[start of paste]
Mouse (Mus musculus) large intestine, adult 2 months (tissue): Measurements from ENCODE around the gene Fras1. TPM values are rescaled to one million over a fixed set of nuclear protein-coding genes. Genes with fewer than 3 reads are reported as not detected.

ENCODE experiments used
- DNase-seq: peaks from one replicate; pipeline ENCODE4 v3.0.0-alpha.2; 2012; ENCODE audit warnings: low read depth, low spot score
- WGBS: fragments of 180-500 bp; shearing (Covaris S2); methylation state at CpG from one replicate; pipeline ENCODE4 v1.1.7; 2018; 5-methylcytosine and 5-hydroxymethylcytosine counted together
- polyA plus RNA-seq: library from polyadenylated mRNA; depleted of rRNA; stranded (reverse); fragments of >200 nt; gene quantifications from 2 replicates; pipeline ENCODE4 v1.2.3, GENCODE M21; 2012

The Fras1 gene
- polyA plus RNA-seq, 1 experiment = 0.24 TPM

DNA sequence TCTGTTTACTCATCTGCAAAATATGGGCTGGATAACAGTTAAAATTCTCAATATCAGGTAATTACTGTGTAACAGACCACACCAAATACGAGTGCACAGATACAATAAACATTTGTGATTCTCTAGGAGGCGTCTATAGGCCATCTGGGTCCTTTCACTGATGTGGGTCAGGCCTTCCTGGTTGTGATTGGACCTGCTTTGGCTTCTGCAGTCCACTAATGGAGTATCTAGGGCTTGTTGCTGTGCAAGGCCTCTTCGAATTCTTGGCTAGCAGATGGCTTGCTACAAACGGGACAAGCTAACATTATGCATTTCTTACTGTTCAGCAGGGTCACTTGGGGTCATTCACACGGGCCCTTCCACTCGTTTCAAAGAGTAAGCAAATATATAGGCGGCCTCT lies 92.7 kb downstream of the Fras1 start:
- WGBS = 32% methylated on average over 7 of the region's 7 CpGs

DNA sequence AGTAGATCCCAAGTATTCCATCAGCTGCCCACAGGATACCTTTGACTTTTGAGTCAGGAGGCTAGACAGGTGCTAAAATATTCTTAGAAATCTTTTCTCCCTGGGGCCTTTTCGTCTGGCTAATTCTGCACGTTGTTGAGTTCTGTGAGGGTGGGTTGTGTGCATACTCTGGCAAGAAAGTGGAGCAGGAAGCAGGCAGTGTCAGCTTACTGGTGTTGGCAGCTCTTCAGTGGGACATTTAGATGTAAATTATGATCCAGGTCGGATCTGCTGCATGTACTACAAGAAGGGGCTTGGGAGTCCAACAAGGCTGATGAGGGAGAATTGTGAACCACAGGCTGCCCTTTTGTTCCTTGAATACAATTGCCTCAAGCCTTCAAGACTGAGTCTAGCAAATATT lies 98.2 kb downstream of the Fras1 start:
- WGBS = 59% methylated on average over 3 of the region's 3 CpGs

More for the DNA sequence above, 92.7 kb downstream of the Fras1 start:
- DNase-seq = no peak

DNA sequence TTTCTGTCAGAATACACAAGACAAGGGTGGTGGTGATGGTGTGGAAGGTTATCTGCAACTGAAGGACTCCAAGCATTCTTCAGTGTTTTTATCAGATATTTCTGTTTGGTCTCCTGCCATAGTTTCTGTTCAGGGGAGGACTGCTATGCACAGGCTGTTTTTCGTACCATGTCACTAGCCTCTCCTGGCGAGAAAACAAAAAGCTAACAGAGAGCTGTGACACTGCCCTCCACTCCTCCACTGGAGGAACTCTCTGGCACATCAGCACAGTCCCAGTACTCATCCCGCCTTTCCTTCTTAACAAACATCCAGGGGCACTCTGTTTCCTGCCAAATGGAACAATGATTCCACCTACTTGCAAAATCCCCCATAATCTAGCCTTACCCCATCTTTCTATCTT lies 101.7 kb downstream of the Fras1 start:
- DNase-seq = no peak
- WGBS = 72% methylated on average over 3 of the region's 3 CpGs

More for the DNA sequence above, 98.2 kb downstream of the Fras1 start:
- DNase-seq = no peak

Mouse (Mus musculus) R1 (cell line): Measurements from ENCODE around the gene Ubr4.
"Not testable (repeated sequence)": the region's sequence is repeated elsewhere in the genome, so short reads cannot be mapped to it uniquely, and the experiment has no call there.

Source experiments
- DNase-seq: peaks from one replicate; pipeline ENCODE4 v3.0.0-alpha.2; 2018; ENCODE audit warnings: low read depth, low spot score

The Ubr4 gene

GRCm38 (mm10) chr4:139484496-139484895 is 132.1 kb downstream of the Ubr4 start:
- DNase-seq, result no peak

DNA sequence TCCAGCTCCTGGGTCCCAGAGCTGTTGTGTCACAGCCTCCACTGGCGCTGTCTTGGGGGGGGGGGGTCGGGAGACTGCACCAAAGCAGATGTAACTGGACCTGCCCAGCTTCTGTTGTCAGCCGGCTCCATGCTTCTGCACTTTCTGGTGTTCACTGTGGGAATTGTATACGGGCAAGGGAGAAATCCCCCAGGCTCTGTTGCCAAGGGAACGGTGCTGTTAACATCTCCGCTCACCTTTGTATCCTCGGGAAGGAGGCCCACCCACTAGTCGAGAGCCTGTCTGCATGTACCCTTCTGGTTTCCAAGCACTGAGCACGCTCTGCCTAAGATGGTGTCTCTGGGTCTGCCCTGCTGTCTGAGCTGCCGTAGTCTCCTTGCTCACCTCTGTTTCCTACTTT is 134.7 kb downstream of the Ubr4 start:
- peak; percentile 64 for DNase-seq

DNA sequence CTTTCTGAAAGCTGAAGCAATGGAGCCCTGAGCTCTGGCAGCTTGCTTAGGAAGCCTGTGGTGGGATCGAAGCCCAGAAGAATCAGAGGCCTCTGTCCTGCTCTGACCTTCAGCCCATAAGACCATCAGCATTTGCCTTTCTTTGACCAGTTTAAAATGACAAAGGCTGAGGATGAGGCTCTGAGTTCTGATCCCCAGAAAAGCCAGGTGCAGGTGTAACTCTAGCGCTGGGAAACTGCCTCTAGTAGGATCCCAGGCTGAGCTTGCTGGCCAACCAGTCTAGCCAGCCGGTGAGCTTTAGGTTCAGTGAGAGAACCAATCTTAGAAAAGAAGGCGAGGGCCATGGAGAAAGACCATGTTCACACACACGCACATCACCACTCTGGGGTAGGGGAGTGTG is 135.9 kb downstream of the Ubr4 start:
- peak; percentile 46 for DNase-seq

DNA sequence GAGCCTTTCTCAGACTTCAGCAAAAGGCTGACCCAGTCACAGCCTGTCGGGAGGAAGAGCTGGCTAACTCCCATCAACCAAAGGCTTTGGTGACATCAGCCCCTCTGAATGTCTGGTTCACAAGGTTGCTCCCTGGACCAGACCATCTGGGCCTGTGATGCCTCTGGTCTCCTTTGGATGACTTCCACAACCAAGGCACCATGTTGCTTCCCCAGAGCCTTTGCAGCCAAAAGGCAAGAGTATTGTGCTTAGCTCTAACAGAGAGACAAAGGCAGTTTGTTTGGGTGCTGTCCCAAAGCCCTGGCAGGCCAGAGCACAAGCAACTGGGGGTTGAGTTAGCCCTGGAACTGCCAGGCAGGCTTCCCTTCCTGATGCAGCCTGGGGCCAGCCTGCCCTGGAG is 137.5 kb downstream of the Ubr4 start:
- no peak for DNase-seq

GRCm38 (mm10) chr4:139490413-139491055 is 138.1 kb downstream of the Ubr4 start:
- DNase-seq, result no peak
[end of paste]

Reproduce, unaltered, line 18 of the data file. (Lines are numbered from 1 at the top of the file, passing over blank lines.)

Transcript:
- DNase-seq = no peak